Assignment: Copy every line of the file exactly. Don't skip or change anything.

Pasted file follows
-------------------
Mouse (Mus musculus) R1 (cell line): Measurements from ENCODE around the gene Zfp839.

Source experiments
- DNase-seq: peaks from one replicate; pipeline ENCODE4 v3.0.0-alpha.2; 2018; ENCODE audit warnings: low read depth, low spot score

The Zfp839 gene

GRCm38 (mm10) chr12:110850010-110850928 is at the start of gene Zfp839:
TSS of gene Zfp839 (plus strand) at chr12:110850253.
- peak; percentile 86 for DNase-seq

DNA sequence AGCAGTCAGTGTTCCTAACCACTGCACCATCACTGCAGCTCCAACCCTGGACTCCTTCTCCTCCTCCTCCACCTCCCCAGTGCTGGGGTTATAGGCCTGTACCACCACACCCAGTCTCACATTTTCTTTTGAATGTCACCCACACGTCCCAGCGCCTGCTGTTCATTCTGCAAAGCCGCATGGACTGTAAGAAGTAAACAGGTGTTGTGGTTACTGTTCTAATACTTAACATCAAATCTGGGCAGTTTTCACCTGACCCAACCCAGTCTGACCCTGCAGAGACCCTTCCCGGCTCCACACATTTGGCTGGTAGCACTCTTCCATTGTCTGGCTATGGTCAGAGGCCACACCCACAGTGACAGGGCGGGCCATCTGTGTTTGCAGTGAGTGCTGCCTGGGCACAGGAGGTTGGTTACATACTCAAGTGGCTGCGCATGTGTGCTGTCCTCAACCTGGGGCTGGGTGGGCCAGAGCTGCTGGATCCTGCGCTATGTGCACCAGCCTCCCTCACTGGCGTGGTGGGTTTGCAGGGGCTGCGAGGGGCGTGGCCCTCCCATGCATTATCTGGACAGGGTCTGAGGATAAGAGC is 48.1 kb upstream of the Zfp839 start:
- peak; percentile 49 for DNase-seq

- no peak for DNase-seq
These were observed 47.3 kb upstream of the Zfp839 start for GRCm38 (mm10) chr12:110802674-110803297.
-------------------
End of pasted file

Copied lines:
Mouse (Mus musculus) R1 (cell line): Measurements from ENCODE around the gene Zfp839.

Source experiments
- DNase-seq: peaks from one replicate; pipeline ENCODE4 v3.0.0-alpha.2; 2018; ENCODE audit warnings: low read depth, low spot score

The Zfp839 gene

GRCm38 (mm10) chr12:110850010-110850928 is at the start of gene Zfp839:
TSS of gene Zfp839 (plus strand) at chr12:110850253.
- peak; percentile 86 for DNase-seq

DNA sequence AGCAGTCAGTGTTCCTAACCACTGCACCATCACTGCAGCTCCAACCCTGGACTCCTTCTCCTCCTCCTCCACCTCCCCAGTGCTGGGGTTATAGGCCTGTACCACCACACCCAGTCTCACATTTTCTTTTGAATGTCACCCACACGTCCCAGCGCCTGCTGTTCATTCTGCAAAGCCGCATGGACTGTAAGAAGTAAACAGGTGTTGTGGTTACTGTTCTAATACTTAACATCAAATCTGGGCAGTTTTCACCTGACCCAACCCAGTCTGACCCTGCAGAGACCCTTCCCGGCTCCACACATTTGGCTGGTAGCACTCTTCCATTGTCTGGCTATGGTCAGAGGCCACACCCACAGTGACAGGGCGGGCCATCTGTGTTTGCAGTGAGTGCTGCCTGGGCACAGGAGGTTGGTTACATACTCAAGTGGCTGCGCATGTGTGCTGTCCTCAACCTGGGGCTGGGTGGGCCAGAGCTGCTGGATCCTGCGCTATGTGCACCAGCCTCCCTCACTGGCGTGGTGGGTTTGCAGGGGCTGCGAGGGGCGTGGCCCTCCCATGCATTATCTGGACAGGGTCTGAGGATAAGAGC is 48.1 kb upstream of the Zfp839 start:
- peak; percentile 49 for DNase-seq

- no peak for DNase-seq
These were observed 47.3 kb upstream of the Zfp839 start for GRCm38 (mm10) chr12:110802674-110803297.